Coronavirus: who are keyworkers?
We know that this will be a worrying time and you will be concerned about your role, income as well as supporting your pupils and wider school community. If you are an Edapt subscriber will we be able to support you throughout this crisis as well as when you eventually return to school. We’re working round the clock to bring you the latest information and keeping you informed.
If you are feeling overwhelmed, stressed and anxious and need to talk to someone you can contact Education Support for 1-1 support and advice.
Who are ‘key workers?’
Parents whose work is critical to the COVID-19 response include those who work in health and social care and in other key sectors outlined below. Many parents working in these sectors may be able to ensure their child is kept at home. Every child who can be safely cared for at home should be.
The full list from GOV.UK includes:
- Frontline health workers such as doctors and nurses
- Workers in key public services including those essential to the justice system, religious staff and public service journalists
- Local and national government workers deemed crucial to delivering essential public services
- Some teachers and social workers
- Workers involved in food production processing, distribution, sale and delivery
- Public safety workers including police, armed forces personnel, firefighters and prison staff
- Essential air, water, road and rail transport workers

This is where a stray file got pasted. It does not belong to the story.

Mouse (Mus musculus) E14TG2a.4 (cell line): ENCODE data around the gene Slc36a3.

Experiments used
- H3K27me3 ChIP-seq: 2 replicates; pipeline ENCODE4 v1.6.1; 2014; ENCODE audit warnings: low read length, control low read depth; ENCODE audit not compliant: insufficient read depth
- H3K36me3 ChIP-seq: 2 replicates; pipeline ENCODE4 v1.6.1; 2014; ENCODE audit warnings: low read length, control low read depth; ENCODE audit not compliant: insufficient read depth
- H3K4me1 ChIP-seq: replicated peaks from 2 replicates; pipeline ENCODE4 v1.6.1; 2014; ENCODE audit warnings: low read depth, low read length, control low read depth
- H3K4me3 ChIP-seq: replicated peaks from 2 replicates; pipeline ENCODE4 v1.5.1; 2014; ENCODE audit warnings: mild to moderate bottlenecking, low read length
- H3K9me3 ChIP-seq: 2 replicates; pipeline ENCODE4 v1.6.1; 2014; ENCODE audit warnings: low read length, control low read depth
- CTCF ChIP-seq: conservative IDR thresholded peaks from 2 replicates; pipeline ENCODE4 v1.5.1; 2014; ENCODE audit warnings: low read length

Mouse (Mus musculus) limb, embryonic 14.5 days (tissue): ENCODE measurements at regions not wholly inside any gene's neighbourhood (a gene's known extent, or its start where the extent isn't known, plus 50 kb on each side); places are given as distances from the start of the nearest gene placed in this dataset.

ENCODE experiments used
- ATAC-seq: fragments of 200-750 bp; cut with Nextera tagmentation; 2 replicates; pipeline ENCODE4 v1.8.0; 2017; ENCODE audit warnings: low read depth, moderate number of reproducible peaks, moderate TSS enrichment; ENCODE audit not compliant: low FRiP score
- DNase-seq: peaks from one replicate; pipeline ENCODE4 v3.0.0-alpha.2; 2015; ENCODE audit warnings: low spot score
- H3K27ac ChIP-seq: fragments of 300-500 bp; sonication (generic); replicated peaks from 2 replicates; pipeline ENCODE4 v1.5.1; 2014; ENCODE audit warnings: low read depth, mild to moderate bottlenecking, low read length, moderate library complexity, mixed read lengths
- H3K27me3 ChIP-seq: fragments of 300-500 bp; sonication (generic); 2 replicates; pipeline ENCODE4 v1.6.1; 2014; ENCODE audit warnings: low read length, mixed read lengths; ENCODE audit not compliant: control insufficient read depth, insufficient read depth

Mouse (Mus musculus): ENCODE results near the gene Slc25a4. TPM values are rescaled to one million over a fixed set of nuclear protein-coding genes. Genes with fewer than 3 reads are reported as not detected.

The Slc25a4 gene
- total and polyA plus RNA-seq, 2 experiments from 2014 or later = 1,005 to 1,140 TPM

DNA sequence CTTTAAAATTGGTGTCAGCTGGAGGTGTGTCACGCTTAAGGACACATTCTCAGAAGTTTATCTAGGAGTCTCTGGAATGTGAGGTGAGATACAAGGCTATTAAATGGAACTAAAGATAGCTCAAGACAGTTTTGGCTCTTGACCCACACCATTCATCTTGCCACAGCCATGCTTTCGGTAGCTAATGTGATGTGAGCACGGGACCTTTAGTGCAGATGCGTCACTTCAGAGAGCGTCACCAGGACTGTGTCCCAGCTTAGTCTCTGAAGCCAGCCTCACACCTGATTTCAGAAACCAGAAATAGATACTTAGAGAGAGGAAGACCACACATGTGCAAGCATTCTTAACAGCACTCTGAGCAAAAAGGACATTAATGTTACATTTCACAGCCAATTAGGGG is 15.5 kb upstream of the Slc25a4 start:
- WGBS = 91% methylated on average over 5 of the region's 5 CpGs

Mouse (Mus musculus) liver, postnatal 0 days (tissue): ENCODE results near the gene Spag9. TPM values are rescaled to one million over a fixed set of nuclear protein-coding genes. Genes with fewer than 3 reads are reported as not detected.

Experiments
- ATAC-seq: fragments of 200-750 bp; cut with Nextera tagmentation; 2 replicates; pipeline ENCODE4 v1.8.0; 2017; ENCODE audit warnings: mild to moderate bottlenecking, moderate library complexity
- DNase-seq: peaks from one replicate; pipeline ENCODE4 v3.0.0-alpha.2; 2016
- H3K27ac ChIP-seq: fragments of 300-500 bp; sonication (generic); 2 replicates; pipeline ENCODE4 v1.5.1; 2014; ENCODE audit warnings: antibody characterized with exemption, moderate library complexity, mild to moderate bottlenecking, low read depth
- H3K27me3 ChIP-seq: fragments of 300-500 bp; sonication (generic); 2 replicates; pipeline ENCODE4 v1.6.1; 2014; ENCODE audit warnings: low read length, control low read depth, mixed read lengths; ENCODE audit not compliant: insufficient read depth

- Utilities, communication and financial services staff, including postal workers and water disposal workers
Which pupils should be attending school?
The government has asked parents to keep their children at home, wherever possible, and asked schools to remain open only for those children who absolutely need to attend.
Schools, and all childcare providers, are therefore being asked to continue to provide care for a limited number of children – children who are vulnerable, and children whose parents are critical to the COVID-19 response and cannot be safely cared for at home.
Vulnerable children include:
- Children who are supported by social care
- Those with safeguarding and welfare needs (including child in need plans, on child protection plans)
- ‘Looked after’ children
- Young carers
- Disabled children and those with education, health and care (EHC) plans
Principles to follow
The government has outlined the following principles for parents to follow:
- If it is at all possible for children to be at home, then they should be
- If a child needs specialist support, is vulnerable or has a parent who is a critical worker, then educational provision will be available for them
- Parents should not rely for childcare upon those who are advised to be in the stringent social distancing category such as grandparents, friends, or family members with underlying conditions
- Parents should also do everything they can to ensure children are not mixing socially in a way which can continue to spread the virus. They should observe the same social distancing principles as adults
- Residential special schools, boarding schools and special settings continue to care for children wherever possible
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The information contained within this article is not a complete or final statement of the law.
While Edapt has sought to ensure that the information is accurate and up-to-date, it is not responsible and will not be held liable for any inaccuracies and their consequences, including any loss arising from relying on this information. This article may contain information sourced from public sector bodies and licensed under the Open Government Licence. If you are an Edapt subscriber with an employment-related issue, please contact us and we will be able to refer you to one of our caseworkers.